June 22, 2018
Interns Brody Slaugenhoup (left) and Noah Pierce
Sundt Construction, Inc. donated its time and skills over the last few weeks to construct the William J. Dawson Memorial DEK Hockey multipurpose rink east of the Boys & Girls Club of Tucson. The Sundt team partnered with Hardrock Concrete, Concord Construction, CEMEX, Sunstate Equipment, Harvey’s Trucking, and Penhall to clear an underutilized sports field and construct the rink, which includes a foundation and slab system comprised of nearly 200 cubic yards of concrete. DEK Hockey, the manufacturer of the rink system, arrived shortly afterwards with the components for the rink. A group of volunteers, including several of our Sundt interns, helped to install the rink elements, which included dasher boards, player benches, penalty boxes and a flooring system.
May 4, 2018
Early this month Sundt poured 320 cubic yards of concrete for a pad 142 feet by 92 feet to expand training for students in the Construction and Concrete Technology programs at Central Arizona College (CAC). Sundt donated the cost of the pad’s pour. Students in the heavy equipment operator program leveled and graded the area and construction technology students built the concrete forms. Sundt and CAC formed a workforce development partnership last year. Sundt staff donate their time as adjunct instructors and funds were donated for the purchase of GPS equipment, tools and supplies for the construction technology program.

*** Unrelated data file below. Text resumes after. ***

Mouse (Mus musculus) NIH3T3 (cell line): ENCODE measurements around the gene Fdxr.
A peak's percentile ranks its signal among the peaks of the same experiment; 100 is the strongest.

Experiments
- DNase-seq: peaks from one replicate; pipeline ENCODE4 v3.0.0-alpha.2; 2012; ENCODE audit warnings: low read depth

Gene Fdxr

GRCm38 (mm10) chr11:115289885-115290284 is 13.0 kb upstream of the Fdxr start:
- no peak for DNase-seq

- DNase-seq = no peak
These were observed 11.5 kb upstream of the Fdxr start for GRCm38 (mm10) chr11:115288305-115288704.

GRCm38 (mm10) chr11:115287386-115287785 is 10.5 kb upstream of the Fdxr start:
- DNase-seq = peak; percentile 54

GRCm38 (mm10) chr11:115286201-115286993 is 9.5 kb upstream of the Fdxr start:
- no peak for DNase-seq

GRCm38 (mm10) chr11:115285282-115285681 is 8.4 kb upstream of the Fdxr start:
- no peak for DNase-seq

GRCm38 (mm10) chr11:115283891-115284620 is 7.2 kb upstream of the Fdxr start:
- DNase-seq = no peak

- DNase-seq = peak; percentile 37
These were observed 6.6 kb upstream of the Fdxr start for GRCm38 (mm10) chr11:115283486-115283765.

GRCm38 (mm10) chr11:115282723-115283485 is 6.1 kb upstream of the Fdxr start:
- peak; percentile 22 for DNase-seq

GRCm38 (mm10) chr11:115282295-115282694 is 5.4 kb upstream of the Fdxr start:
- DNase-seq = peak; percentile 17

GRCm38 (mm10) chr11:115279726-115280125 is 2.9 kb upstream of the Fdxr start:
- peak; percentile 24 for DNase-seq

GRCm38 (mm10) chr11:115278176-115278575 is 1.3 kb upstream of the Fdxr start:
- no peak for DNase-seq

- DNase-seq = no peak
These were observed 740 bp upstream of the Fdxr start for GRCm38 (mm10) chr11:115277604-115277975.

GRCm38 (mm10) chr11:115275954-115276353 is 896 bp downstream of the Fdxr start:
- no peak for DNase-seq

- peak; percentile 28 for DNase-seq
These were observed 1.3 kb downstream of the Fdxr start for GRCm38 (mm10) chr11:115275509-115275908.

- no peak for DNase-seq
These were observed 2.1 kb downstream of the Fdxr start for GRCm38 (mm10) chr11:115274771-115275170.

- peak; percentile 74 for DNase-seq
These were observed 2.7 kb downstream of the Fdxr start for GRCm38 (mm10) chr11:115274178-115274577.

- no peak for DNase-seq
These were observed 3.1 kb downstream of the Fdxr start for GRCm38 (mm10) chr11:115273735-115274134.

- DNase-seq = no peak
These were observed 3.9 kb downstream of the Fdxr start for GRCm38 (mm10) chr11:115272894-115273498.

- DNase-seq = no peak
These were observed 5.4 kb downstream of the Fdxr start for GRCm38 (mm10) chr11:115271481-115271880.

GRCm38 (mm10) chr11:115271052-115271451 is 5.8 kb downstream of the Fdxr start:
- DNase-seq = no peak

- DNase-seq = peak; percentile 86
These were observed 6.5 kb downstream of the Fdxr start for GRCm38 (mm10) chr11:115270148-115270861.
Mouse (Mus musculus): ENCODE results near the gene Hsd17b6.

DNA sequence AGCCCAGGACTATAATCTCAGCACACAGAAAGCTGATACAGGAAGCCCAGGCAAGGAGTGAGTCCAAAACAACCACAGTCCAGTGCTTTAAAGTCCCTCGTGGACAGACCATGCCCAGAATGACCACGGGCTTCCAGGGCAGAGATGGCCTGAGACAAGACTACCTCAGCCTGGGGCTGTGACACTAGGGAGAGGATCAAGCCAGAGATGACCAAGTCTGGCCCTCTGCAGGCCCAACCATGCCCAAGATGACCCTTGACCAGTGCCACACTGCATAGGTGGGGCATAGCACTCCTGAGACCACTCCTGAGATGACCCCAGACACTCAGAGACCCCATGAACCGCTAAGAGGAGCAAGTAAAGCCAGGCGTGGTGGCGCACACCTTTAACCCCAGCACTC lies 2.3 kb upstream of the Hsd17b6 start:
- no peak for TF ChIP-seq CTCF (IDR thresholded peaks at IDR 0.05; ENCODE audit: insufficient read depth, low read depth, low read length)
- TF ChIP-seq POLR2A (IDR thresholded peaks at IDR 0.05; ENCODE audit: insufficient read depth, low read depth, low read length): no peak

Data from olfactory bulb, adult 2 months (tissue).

Sundy Project Engineer Dilip Allam.
Soon after graduating, he moved to Detroit and attended Wayne State University to earn his master’s in Civil Engineering. When he graduated in fall 2016, he moved to Tempe to work for Sundt. He and his brother, Dinesh, work for our Concrete Division. Dilip is in El Paso and Dinesh is in Tempe.
How did you learn about Sundt?
I joined Sundt as an Engineering Intern in summer 2016 and continued to work as a student while I was in my last semester in the fall. I was working from home in Detroit. Then I was offered to join full-time after school and took the offer.
What’s the most challenging thing a Project Engineer has to do?
What’s it like having a brother who essentially has the same job as you?
It is great to work together. We talk a lot about process development and how to lean our processes. One major process development we did together was creating a BIM process for estimating. In this project, Dinesh created a process that we call model-based estimating, which we are using for estimating in concrete and I created how-to videos for the whole process. I learned a lot of things from him throughout that process. Regarding personal life, I think it is always good to stay closer to your family members.
If you could have a superpower, what would it be and why?
I would have the power of super speed like The Flash. It would help me be unstoppable while playing soccer or field hockey.
What’s your favorite movie?
“The Shawshank Redemption.”
What’s one thing someone should do or visit when in the El Paso area?
The Scenic Drive is interesting in the evening.